Anyway, the story of Romulus and Remus is also the story about the founding of Rome, which is fitting of Siracusa. The seven hills are the same in both stories.

Romulus and Remus were the legendary founders of Rome. Traditionally, they were the sons of Rhea Silvia, daughter of Numitor, king of Alba Longa.

Numitor had been deposed by his younger brother Amulius, who forced Rhea to become one of the Vestal Virgins (and thereby vow chastity) in order to prevent her from giving birth to potential claimants to the throne. Nevertheless, Rhea bore the twins Romulus and Remus, fathered by the war god Mars. Amulius ordered the infants drowned in the Tiber River, but the trough in which they were placed floated down the river and came to rest at the site of the future Rome, near the Ficus ruminalis, a sacred fig tree of historical times. There a she-wolf and a woodpecker—both sacred to Mars—suckled and fed them until they were found by the herdsman Faustulus.

Reared by Faustulus and his wife, Acca Larentia, the twins became leaders of a band of adventurous youths, eventually killing Amulius and restoring their grandfather to the throne.

After arriving back in the area of the seven hills, they disagreed about the hill upon which to build. Romulus preferred the Palatine Hill, above the Lupercal; Remus preferred the Aventine Hill. When they could not resolve the dispute, they agreed to seek the gods' approval through a contest of augury. Remus first saw six auspicious birds but soon afterward Romulus saw 12, and claimed to have won divine approval. The new dispute furthered the contention between them. In the aftermath, Remus was killed either by Romulus or by one of his supporters. Romulus then went on to found the city of Rome, its institutions, government, military and religious traditions. He reigned for many years as its first king.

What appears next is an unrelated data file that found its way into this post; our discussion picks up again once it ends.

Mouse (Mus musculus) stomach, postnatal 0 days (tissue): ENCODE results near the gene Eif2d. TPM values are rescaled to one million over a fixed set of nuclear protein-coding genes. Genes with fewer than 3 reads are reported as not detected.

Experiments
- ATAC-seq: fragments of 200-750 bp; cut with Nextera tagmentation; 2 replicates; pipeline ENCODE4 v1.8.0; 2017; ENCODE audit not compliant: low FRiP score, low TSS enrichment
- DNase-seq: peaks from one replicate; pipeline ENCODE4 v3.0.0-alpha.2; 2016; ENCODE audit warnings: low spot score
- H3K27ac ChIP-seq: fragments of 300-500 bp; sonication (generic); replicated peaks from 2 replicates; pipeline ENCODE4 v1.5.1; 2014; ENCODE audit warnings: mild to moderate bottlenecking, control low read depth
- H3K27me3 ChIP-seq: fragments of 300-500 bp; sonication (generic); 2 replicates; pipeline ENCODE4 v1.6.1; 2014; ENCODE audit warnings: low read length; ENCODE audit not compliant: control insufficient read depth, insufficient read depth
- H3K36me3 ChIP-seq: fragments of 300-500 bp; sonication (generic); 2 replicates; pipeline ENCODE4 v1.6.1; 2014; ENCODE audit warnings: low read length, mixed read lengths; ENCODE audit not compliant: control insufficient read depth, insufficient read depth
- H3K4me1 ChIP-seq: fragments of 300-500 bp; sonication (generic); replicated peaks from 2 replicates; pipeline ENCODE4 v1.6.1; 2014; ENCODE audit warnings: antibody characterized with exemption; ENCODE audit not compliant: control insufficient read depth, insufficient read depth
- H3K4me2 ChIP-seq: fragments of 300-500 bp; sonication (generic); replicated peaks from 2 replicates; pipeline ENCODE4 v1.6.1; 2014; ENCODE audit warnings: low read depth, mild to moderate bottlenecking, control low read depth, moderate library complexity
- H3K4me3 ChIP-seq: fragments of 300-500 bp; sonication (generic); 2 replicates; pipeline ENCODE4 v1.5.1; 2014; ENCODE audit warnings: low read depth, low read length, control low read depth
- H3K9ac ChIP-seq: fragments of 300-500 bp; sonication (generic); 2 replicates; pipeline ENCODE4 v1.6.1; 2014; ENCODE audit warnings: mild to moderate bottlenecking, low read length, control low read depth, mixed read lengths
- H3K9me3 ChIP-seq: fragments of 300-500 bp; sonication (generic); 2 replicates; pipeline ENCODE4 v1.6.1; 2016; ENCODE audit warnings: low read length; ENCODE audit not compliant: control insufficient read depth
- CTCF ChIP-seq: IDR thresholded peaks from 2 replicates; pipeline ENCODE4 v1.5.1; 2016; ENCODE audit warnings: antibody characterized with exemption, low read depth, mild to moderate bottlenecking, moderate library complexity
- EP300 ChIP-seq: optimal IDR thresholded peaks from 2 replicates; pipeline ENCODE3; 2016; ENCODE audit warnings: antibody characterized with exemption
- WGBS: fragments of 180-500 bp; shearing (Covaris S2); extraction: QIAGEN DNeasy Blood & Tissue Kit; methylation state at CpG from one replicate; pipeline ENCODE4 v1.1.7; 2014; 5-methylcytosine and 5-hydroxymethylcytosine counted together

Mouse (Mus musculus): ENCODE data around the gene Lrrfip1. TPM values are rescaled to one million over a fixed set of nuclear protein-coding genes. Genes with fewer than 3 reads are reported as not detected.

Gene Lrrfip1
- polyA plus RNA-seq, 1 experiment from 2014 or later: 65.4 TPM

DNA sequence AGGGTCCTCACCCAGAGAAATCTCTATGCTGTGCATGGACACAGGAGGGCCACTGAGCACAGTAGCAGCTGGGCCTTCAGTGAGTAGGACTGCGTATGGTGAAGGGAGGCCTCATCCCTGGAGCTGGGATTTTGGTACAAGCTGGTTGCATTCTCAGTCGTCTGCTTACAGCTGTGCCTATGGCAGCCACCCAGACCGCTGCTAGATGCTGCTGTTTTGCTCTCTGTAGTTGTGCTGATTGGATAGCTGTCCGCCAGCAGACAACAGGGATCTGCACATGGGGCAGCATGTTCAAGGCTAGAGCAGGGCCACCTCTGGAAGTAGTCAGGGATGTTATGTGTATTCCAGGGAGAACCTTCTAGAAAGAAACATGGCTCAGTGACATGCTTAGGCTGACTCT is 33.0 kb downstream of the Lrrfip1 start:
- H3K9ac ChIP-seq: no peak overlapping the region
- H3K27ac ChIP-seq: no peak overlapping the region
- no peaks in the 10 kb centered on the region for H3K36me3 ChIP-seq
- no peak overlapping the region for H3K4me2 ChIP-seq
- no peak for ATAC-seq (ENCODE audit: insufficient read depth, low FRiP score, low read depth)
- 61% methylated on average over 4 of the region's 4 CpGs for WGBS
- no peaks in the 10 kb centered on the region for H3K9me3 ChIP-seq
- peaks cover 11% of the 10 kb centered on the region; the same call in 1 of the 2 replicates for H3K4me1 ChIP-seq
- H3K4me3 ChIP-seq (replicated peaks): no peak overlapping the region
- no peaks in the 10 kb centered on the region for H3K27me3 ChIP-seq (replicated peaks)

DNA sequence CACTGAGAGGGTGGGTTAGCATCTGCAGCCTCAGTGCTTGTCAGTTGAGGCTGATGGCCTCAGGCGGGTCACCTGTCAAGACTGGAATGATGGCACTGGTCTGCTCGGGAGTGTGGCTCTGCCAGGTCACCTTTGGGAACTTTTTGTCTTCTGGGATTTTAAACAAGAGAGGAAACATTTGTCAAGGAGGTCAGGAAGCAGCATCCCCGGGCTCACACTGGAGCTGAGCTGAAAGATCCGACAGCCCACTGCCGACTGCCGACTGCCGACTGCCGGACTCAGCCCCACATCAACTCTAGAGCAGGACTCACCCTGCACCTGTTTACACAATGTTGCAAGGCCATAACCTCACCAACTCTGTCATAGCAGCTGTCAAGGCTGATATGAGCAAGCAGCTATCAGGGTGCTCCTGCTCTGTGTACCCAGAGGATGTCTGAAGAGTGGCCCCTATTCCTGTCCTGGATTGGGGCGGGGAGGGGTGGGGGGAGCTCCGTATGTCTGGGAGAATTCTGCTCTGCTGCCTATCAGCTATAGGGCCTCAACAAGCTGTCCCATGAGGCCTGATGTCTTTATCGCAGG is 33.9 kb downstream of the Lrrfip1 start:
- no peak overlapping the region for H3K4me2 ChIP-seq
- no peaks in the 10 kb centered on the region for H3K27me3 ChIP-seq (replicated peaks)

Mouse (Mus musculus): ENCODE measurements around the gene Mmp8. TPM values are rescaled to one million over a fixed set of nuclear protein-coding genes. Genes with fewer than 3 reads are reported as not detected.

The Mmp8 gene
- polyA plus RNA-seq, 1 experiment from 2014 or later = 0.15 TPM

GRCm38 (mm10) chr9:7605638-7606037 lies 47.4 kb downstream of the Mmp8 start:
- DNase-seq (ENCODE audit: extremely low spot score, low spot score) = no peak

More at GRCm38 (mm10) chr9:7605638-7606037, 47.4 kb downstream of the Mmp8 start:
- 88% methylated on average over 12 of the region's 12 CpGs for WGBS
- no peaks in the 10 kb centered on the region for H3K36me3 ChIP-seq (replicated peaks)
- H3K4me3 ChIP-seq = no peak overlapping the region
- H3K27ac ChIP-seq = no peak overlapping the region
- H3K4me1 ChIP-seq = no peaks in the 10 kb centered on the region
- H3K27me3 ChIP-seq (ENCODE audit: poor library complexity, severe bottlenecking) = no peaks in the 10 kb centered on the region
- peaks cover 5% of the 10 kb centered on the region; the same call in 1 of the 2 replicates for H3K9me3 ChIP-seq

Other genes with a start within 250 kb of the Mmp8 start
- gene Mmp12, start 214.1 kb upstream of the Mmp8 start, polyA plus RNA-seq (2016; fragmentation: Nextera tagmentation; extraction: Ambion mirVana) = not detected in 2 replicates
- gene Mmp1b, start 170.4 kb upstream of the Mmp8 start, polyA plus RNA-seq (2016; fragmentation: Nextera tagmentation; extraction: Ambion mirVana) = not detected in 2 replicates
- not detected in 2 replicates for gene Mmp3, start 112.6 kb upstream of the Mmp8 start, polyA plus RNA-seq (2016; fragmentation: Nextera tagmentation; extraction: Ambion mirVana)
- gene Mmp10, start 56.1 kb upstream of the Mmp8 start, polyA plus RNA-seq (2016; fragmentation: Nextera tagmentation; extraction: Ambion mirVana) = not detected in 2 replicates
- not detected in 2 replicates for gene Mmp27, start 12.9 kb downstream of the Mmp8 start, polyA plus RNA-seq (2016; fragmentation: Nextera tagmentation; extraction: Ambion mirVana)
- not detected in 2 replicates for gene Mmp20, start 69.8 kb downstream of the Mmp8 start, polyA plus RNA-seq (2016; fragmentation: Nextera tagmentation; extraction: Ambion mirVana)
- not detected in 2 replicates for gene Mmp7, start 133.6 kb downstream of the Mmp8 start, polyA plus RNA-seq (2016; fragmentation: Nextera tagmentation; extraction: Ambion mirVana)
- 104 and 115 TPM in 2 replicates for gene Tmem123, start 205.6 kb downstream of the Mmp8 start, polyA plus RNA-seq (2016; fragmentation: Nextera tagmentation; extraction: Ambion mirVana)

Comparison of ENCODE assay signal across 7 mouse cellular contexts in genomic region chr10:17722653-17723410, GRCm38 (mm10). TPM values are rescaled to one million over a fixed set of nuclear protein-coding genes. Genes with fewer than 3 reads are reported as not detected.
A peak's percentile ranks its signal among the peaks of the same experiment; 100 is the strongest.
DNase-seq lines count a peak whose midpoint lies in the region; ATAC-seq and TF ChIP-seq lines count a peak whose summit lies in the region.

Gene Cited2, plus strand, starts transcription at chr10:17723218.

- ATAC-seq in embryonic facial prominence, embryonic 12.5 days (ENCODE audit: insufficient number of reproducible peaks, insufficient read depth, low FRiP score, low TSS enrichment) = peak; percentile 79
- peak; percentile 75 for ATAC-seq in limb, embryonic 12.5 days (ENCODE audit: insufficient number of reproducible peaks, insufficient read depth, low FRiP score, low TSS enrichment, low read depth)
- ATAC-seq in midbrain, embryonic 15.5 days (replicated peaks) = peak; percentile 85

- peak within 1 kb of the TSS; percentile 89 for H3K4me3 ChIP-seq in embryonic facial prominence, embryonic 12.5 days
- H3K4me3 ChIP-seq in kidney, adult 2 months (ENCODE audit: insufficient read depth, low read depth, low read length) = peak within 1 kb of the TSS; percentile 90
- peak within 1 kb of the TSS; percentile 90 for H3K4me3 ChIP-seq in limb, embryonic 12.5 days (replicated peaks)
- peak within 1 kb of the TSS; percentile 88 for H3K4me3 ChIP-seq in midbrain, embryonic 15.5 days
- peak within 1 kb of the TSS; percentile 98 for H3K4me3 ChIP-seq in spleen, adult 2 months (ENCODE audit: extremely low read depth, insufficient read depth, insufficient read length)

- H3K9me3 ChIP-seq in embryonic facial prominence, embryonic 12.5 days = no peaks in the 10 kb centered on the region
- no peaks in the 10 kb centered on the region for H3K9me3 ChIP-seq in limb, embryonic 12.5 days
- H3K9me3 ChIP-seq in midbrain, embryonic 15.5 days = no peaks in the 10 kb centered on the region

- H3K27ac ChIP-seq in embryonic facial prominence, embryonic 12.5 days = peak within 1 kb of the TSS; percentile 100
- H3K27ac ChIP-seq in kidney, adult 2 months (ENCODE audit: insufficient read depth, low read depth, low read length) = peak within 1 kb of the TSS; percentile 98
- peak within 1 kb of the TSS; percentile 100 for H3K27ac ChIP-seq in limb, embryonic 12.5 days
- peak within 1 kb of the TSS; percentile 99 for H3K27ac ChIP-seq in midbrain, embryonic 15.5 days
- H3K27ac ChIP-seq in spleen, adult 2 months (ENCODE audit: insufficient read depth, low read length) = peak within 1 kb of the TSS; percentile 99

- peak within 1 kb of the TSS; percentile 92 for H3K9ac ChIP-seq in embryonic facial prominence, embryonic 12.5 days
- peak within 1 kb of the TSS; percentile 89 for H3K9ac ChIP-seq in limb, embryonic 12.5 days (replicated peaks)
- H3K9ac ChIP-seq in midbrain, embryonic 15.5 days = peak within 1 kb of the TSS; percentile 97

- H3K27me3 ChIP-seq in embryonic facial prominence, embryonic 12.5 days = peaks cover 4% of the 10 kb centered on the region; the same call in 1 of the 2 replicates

wolf

One of the sculptures depicting a she-wolf suckling the twins Romulus and Remus.

Popukar's story: A reference to Pygmalion (Greek mythology)

pygmalion

Instead of ivory, wax was used instead.

Summary: In book 10 of Ovid's Metamorphoses, Pygmalion was a Cypriot sculptor who carved a woman out of ivory. According to Ovid, after seeing the Propoetides prostituting themselves, Pygmalion declared that he was "not interested in women",[1] but then found his statue was so beautiful and realistic that he fell in love with it.

In time, Aphrodite's festival day came, and Pygmalion made offerings at the altar of Aphrodite. There, too scared to admit his desire, he quietly wished for a bride who would be "the living likeness of my ivory girl." When he returned home, he kissed his ivory statue, and found that its lips felt warm. He kissed it again, and found that the ivory had lost its hardness. Aphrodite had granted Pygmalion's wish.

Pygmalion married the ivory sculpture which changed to a woman under Aphrodite's blessing. In Ovid's narrative, they had a daughter, Paphos, from whom the city's name is derived.

Conclusion

Not the typical fairy tales . These stories lean towards the darker side, unlike the tales that are usually told to children.

Why? Shamare explains it at the end. With Terra’s situation like this, how are there happy endings?

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About the Author(s)

Just a female Doctor with overflowing love for husbandos and the deep lore of the Arknights story.

Contributions to the Lore Library are welcome. Contact me at these sites if you'd like to contribute something.